The newest of the dot-com companies to enter the meetings arena did so with great fanfare recently at the Waldorf-Astoria Hotel in New York City. StarCite plans to distinguish itself in the meetings e-commerce arena with a site that becomes an integral part of a meeting manager's daily operations, according to Chairman and CEO John Pino, who helped spin off StarCite from McGettigan Partners, the Philadelphia-based meeting management company.

StarCite (www.starcite.com) offers functions that the other major meeting planning Web sites do, including a large, searchable supplier database, online RFPs, news, hot dates, and the ability to put a meeting up for bid by hotels. What's new:

* a private, customized site for each company, tailored to its specific needs, travel policies, and vendors.

* access to a management application (the evolution of McGettigan's CORE Discovery software), which allows every planner in a company to consolidate meeting data. Companies can view budgets, access negotiated rates for all hotel meetings; and publish an event calendar.

* capability for hotels or meeting managers to "re-sell" canceled space to other StarCite users.

* consultations with an expert (40 of whom are on staff), including experts who could facilitate site selection.

Sold! . . . to the Best Bidder StarCite is the second site to host live, online auctions where planners can put meetings up for bid by hotels. (Event- Source jumped on the idea first; see news item, page 12.) But StarCite's user-friendly graphical interface takes the process to a higher level.

During the live auction, participants see on their computers a graphically rich representation of the process, including the meeting details and current bids from each supplier. (The planner sees who each supplier is, but the hotels do not know which rates and offerings are being presented by which bidder.)

Rather than a chat-room setting, StarCite uses proprietary software that allows simultaneous interaction. For example, the planner can ask a question of the entire field ("Can you offer a complimentary reception?") or of a specific supplier ("How much pre-function space is near your Grand Ballroom?") and see the answer instantly.

During the auction, a red arrow moves around the screen, tracking the lowest bid; meanwhile, the planner can put another arrow next to the bidder that is "winning" in his or her mind at the time.

Planners pay a fee to StarCite, equal to 10 percent of the difference between the "winning" hotel's opening bid and its final bid, times the number of room nights. For example, if Winning Resort's opening bid is $150 and the planner ultimately agrees on a $130 rate for 200 rooms for three nights, StarCite's fee is 10 percent of $20, or $2, times 600 room nights, for a total of $1,200. StarCite also is paid $3.90 per room night by the winning hotel. So, Winning Resort would pay StarCite $3.90 times 600 room nights, or $2,340. ("Losing" hotels pay nothing for their participation in the auction.) Hotels that sign up for annual marketing packages with StarCite pay a reduced fee of $2.90 per room.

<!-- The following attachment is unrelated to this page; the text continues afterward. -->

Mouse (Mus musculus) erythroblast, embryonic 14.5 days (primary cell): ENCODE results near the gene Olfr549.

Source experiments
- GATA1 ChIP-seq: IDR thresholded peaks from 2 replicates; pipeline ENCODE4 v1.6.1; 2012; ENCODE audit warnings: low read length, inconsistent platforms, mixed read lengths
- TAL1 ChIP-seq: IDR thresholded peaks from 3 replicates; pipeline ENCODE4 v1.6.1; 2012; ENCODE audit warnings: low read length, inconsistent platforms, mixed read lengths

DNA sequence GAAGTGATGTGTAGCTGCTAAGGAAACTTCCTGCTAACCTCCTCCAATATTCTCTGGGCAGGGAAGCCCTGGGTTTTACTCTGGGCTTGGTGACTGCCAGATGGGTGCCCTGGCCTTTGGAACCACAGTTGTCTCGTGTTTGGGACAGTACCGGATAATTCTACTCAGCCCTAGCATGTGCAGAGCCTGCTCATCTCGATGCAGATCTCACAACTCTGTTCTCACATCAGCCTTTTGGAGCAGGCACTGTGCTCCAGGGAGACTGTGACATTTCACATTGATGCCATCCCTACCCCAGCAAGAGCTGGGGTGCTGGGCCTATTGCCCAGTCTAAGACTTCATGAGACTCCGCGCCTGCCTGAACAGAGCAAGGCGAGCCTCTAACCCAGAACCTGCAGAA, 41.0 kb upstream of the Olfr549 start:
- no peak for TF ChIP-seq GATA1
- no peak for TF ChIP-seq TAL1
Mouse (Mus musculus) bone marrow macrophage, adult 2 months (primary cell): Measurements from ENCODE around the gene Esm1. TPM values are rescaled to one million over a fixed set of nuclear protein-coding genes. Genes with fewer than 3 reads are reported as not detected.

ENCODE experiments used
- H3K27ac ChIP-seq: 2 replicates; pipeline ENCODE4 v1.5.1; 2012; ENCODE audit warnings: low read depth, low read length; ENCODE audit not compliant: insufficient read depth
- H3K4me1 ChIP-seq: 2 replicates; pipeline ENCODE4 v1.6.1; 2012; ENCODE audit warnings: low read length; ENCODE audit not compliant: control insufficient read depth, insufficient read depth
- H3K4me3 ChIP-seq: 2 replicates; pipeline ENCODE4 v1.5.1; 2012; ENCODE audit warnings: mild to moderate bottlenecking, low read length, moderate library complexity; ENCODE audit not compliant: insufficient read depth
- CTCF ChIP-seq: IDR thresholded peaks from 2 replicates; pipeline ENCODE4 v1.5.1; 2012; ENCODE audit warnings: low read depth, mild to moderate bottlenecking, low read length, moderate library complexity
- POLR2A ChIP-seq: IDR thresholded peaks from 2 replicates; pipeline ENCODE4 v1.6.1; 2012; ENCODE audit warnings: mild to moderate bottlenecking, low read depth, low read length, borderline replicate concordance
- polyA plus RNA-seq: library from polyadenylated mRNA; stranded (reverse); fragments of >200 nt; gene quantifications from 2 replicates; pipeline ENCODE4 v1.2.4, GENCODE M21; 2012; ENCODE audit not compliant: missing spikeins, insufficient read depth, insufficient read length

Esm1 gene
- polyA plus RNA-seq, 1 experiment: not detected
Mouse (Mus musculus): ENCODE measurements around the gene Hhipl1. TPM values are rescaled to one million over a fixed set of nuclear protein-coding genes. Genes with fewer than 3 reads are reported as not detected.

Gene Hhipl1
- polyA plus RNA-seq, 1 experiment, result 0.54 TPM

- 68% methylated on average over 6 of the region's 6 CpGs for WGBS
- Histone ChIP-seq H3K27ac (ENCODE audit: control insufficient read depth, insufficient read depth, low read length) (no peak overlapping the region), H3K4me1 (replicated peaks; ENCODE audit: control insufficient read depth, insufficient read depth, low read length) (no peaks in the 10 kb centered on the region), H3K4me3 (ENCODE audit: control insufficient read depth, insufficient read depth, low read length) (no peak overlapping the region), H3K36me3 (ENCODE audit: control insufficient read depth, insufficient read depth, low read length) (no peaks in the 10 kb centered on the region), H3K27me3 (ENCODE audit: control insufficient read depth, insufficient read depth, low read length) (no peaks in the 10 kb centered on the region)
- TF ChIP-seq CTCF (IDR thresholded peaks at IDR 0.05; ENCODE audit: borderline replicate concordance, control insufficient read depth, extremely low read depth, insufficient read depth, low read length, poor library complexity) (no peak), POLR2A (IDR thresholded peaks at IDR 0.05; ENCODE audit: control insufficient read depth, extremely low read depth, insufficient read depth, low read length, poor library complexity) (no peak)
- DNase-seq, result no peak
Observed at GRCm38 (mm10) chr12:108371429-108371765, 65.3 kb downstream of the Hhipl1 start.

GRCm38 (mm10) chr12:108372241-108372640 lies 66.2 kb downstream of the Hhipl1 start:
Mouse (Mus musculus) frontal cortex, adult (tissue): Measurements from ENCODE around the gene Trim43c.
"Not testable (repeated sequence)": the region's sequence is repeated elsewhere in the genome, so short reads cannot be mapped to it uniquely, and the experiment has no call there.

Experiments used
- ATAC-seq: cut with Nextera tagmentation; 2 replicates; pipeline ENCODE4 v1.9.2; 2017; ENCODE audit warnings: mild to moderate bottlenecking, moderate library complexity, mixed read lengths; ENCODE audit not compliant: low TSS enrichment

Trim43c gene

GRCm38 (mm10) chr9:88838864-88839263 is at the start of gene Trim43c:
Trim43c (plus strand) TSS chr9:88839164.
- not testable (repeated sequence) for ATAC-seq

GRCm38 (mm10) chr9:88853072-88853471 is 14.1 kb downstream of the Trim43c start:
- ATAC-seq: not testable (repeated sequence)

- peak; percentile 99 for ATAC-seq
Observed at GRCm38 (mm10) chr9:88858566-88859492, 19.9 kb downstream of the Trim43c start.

EXECUTIVE MEMO It's Not What You Know, It's How You Use It In the brave new world of the Internet, where everyone has access to the same information, what does it take to beat your competitors? The answer, says Michael Weber, is knowing how to use that information. Next time your executive committee holds a strategic brainstorming session, advises Weber, a Southern California-based speaker and consultant, "use artificial ways to shift perspectives and you'll find elegant and unusual solutions." His suggestions:

1. Use 180-degree thinking. Take a proposed solution and consider its opposite.

2. Do the unthinkable. Ask the group, "What would we never do?"

3. Use a bad idea as a springboard for a good idea. Examples: The Post-it note came from an adhesives technician's failed attempt to invent a special glue. Donuts were created by a sea captain's wife, who cut the mushy middles out of fried cakes.

4. Ask how a problem would have been solved 10, 50, 100, or even 1,000 years ago. Everything has been done before; you just have to think of it again.

For information on Michael Weber as a meeting emcee or featured speaker, contact Ken Kirsh, Kirsh Productions at (212) 262-4388.

How does the number of meetings you will handle in 2000 compare with the number you managed in 1999?

* My department will handle more meetings: 56 percent

* My department will handle the same number of meetings: 39 percent

* My department will handle fewer meetings: 6 percent

Source: Nearly two dozen insurance conference planners participating in a benchmarking session at the Inaugural Marriott Insurance & Financial Services Customer Forum. Look for a complete writeup of the session and the meeting in the March/April 2000 issue of ICP.

Noted * Starwood Wins Boston Bid At the end of a seven-month search for the best team to develop and operate a flagship hotel at the planned Boston Convention Center, Starwood Hotels & Resorts Worldwide Inc., emerged the victor. The choice of Starwood, in partnership with Carpenter & Co., was approved unanimously by the Massachusetts Convention Center Authority.

Starwood beat out two other competing teams, Marriott International Inc. paired with Boston Properties and Hilton Hotels teamed with New England Development.

The 1,120-room Sheraton will cost $264 million. Among its other promises, Starwood agreed to open the hotel at the same time as the convention center (October 2003) and to reserve a block of discounted rooms for meeting attendees.